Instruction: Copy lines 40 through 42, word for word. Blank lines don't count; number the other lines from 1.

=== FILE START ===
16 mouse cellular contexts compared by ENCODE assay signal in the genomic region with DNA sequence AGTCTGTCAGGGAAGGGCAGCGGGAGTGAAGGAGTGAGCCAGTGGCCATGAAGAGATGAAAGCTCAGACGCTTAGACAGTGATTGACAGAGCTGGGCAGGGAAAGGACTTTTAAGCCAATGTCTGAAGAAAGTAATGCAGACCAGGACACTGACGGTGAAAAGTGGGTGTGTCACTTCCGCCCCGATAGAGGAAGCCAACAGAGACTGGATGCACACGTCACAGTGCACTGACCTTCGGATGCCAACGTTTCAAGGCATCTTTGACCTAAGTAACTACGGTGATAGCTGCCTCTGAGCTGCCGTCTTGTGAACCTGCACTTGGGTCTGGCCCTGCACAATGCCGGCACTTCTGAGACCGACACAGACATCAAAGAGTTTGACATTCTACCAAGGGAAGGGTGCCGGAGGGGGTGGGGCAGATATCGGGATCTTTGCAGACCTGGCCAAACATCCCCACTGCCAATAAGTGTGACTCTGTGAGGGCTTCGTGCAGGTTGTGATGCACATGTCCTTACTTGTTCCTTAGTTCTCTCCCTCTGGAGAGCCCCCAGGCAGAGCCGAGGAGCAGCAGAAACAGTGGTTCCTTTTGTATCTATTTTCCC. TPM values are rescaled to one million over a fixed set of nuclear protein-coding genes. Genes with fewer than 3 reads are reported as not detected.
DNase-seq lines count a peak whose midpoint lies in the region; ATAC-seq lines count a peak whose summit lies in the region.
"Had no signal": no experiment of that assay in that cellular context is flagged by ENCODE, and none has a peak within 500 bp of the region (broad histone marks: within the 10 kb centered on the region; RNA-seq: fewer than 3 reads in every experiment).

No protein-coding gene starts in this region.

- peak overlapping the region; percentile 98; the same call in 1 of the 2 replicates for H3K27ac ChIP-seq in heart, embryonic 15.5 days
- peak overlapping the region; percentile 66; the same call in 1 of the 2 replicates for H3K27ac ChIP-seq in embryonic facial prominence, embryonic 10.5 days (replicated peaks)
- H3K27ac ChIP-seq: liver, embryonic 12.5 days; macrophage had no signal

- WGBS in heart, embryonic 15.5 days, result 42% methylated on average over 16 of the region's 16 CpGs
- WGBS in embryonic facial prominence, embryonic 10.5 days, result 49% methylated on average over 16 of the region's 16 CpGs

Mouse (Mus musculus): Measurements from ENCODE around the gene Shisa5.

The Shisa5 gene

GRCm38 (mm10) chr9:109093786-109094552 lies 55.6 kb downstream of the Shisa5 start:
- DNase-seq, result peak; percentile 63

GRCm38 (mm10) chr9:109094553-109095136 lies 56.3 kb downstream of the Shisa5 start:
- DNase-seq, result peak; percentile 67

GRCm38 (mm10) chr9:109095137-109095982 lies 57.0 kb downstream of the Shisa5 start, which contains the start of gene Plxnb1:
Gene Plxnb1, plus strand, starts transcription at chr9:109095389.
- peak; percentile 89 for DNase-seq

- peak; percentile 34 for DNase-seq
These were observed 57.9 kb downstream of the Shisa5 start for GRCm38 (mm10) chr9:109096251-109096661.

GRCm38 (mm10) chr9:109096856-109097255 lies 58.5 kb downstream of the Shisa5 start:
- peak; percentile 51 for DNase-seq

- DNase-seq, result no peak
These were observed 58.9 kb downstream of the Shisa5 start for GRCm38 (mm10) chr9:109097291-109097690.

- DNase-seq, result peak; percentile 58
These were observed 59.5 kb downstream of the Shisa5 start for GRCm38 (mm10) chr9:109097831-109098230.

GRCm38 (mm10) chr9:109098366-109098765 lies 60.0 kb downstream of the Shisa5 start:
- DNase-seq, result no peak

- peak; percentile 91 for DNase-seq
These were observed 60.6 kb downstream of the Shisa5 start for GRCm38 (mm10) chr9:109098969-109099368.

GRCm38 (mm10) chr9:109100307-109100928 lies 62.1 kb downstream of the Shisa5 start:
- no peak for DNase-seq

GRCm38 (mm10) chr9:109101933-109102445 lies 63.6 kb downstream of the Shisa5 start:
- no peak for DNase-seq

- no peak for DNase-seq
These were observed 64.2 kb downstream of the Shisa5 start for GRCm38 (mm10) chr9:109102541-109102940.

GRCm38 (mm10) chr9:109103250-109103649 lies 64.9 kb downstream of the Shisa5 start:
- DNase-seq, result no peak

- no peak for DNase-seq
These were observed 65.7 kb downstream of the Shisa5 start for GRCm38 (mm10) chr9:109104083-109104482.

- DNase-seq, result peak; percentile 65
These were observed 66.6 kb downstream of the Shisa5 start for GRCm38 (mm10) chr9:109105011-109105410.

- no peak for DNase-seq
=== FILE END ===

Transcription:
These were observed 65.7 kb downstream of the Shisa5 start for GRCm38 (mm10) chr9:109104083-109104482.

- DNase-seq, result peak; percentile 65
These were observed 66.6 kb downstream of the Shisa5 start for GRCm38 (mm10) chr9:109105011-109105410.